Mark Morris Dance Group partners professional dancers with students who have limited mobility due to Parkinson’s disease. The classes enable students to experience new forms of movement and self-expression.
Courtesy, with permission: Katsuyoshi Tanaka
Mark Morris, a celebrated dancer and choreographer, spoke at the Dialogues Between Neuroscience and Society lecture at Neuroscience 2008.
Courtesy, with permission: Katsuyoshi Tanaka
Toes tap, wrists flick, arms extend, but it is the brain that dances. Many parts of the brain act together to turn a body’s motion from discrete movements into a fluid, physical art form. Watching or executing a moment of dance, several regions of the brain may become active: they may speedily calculate spatial orientation, readjust motor signals, or attach emotional responses to the choreography.
Our brains are the directors of our bodies’ orchestra of movement, allowing dancers — be they professionals on stages or amateurs in living rooms — to move precisely in time and space. Exactly how the brain manages dance was the topic of discussion at the annual “Dialogues Between Neuroscience and Society” presentation at Neuroscience 2008. Renowned dancer, choreographer, and conductor Mark Morris of New York talked with neuroscientists about the intersection of dance and brain science.
Practice makes perfect
Researchers have long sought to discover exactly how exquisite body movement is controlled, learned, and appreciated by others. Morris, who began his dance training at the age of 8, explained that practicing the same steps repeatedly helps decrease the body’s response time to create seamless motion in time with music.
By the time you've done a particular sequence thousands of times it feels like nothing,” Morris said. “It’s like driving or something where you’re just there. You just got there and you don’t have to consciously look at your feet.”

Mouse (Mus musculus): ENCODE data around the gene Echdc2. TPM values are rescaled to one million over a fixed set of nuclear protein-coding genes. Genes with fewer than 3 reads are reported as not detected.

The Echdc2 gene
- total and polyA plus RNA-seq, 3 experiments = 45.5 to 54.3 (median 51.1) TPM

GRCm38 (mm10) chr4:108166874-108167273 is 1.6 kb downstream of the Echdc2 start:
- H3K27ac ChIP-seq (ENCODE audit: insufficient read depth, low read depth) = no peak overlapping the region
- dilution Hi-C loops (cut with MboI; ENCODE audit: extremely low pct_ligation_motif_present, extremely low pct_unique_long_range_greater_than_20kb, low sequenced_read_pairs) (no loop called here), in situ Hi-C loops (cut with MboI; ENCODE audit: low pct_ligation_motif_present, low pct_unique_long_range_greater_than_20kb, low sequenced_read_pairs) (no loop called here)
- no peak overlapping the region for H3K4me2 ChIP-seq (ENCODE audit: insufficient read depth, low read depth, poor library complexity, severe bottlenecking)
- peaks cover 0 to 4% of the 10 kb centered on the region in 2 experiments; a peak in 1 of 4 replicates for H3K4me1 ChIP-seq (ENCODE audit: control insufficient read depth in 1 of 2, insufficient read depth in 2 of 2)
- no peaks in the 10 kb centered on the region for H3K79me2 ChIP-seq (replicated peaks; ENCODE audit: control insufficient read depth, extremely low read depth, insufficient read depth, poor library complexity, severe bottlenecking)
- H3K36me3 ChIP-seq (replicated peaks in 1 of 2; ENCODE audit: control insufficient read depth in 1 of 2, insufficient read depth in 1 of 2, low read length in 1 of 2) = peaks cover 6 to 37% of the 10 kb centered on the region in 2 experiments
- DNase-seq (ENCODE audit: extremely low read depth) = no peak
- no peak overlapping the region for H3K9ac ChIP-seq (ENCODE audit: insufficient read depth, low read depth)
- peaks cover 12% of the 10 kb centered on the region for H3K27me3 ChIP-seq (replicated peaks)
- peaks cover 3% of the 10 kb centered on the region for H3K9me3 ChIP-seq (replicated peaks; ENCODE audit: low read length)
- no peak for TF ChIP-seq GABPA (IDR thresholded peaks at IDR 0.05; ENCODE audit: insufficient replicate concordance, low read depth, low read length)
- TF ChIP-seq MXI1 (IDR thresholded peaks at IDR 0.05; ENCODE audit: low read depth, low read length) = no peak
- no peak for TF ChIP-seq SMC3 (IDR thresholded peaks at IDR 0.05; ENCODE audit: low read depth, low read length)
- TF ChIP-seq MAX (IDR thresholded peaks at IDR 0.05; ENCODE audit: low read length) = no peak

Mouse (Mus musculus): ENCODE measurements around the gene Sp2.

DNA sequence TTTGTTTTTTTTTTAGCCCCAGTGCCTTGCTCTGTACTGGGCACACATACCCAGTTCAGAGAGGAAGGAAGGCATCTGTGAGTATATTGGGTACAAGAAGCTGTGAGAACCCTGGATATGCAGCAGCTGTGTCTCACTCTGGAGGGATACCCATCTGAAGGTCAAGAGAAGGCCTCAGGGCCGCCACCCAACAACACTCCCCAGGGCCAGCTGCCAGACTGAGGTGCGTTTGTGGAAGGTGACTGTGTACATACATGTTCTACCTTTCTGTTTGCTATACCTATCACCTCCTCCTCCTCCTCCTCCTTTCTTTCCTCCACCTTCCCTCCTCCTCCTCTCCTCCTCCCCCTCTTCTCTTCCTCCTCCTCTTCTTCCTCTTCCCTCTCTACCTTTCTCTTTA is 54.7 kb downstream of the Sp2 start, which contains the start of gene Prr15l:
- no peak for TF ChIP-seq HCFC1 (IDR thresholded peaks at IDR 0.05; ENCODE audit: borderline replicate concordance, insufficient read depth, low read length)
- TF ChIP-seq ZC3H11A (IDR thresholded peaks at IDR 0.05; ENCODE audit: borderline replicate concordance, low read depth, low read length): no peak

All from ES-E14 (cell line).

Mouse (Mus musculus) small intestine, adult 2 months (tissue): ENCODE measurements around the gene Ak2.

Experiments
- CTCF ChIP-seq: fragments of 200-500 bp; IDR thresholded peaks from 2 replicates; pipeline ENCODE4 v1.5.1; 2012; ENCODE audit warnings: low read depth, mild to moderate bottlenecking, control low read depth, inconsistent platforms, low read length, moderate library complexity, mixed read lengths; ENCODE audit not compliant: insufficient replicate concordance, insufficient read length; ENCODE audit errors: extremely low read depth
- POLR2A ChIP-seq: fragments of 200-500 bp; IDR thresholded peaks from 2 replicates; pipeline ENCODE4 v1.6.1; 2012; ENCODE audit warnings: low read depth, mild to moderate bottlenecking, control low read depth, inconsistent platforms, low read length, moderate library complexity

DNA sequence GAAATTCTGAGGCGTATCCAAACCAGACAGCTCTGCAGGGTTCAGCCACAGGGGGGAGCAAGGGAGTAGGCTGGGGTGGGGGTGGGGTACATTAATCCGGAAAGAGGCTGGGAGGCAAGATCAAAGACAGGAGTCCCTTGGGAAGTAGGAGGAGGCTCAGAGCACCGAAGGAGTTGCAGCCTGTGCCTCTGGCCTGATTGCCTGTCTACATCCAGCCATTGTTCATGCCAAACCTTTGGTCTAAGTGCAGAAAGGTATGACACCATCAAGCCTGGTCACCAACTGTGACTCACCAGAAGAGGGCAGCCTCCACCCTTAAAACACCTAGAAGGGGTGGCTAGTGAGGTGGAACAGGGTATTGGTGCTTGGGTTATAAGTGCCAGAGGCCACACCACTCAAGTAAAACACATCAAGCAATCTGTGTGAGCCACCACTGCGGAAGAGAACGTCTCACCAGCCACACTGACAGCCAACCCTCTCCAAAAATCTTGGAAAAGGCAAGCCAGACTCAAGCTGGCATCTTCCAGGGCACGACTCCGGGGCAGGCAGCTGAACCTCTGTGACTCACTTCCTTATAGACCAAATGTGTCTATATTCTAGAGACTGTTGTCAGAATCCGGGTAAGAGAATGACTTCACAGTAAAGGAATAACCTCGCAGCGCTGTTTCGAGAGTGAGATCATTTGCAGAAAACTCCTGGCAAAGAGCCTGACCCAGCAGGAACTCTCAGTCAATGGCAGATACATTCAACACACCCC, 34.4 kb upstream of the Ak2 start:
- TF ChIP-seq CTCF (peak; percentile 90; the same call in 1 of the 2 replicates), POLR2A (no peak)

“Ideally, dancers aren’t thinking ‘five, six, seven, eight, now’s my entrance,’ they just do it. It’s the thing where a fish doesn’t know it’s in water. That’s how it is in dancing.”
Orchestrated or planned movements start in the motor cortex. This region is divided into sections, with each governing a different part of the body. Signals from the motor cortex travel down 20 million nerve fibers in the spinal cord to an arm or finger, telling it to respond in a particular way. The more minute the movement, the greater the area in the motor cortex devoted to the movement.
To achieve a rhythmic, well-coordinated style of dance, the brain must coordinate all this effort for joints to act in proper order and muscles to contract to perfect degree. A cluster of brain cells called the basal ganglia plan movement, while the cerebellum takes sensory input from the limbs and refines signals in the cortex to smooth out motion.
A sixth sense
Each limb of the body is defined in part by its distance to everything else. The ability to understand our position in space is called proprioception — the sense of how far your arms reach when you stick them out — while kinesthesia is the sense of arms and legs in motion in that space.
This sense of physical self-awareness can extend beyond the body to clothes and props, or even other people. For a trained dancer, Morris said in his Dialogues appearance, such body awareness is like a sixth sense.
“To dance in front of thousands of people you have to have a lot of confidence, and that means a great deal of physical awareness,” explained Morris. “You somehow do this calculation of where the person is behind you. Our broad conception of proprioception is, ‘This is me here.’”
The joy of dance
For individuals who struggle to coordinate the most basic movement, dance is a superb release and learning experience. The degenerative disorder Parkinson’s disease (PD) destroys basal ganglia neurons, causing tremors, stiffness, and halting movements, hardly the hallmarks of a dancer.
Yet, Dance for PD, a joint project between the Mark Morris Dance Group and the Brooklyn Parkinson Group, offers people with Parkinson’s the chance to engage in ballet, tap, jazz, and modern dance exercises. In sessions, patients learn from movement experts how they can use their senses and brains to control movement.
While there is growing interest in understanding how and whether dance could benefit PD patients physiologically, the classes appear to improve mood and concentration. Further insight and advances, however, may yet reveal new treatments for human disorders in different ways, including through dance and rhythm.